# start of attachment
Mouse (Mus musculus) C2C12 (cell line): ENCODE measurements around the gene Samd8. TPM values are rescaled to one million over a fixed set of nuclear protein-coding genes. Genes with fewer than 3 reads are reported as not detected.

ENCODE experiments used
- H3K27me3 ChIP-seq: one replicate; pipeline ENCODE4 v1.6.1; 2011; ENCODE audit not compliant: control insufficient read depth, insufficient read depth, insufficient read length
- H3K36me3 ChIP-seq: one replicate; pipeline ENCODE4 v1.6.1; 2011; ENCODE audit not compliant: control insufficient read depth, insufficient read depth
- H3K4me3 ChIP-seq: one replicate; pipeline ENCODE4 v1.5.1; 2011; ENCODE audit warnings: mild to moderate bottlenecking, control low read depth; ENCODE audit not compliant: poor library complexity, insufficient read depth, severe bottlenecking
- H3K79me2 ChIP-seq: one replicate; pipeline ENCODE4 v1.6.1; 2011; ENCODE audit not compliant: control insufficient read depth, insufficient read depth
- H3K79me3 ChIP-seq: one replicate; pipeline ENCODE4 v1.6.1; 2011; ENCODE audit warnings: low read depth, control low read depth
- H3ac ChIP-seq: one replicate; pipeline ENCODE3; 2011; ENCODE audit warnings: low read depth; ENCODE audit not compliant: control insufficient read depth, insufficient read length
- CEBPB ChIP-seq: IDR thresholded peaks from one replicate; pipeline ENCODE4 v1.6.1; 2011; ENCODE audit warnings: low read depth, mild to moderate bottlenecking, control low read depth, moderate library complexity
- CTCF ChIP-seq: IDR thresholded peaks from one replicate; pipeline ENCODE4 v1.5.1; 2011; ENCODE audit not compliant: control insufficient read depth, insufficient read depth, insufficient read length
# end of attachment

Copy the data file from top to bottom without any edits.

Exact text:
Mouse (Mus musculus) C2C12 (cell line): ENCODE measurements around the gene Samd8. TPM values are rescaled to one million over a fixed set of nuclear protein-coding genes. Genes with fewer than 3 reads are reported as not detected.

ENCODE experiments used
- H3K27me3 ChIP-seq: one replicate; pipeline ENCODE4 v1.6.1; 2011; ENCODE audit not compliant: control insufficient read depth, insufficient read depth, insufficient read length
- H3K36me3 ChIP-seq: one replicate; pipeline ENCODE4 v1.6.1; 2011; ENCODE audit not compliant: control insufficient read depth, insufficient read depth
- H3K4me3 ChIP-seq: one replicate; pipeline ENCODE4 v1.5.1; 2011; ENCODE audit warnings: mild to moderate bottlenecking, control low read depth; ENCODE audit not compliant: poor library complexity, insufficient read depth, severe bottlenecking
- H3K79me2 ChIP-seq: one replicate; pipeline ENCODE4 v1.6.1; 2011; ENCODE audit not compliant: control insufficient read depth, insufficient read depth
- H3K79me3 ChIP-seq: one replicate; pipeline ENCODE4 v1.6.1; 2011; ENCODE audit warnings: low read depth, control low read depth
- H3ac ChIP-seq: one replicate; pipeline ENCODE3; 2011; ENCODE audit warnings: low read depth; ENCODE audit not compliant: control insufficient read depth, insufficient read length
- CEBPB ChIP-seq: IDR thresholded peaks from one replicate; pipeline ENCODE4 v1.6.1; 2011; ENCODE audit warnings: low read depth, mild to moderate bottlenecking, control low read depth, moderate library complexity
- CTCF ChIP-seq: IDR thresholded peaks from one replicate; pipeline ENCODE4 v1.5.1; 2011; ENCODE audit not compliant: control insufficient read depth, insufficient read depth, insufficient read length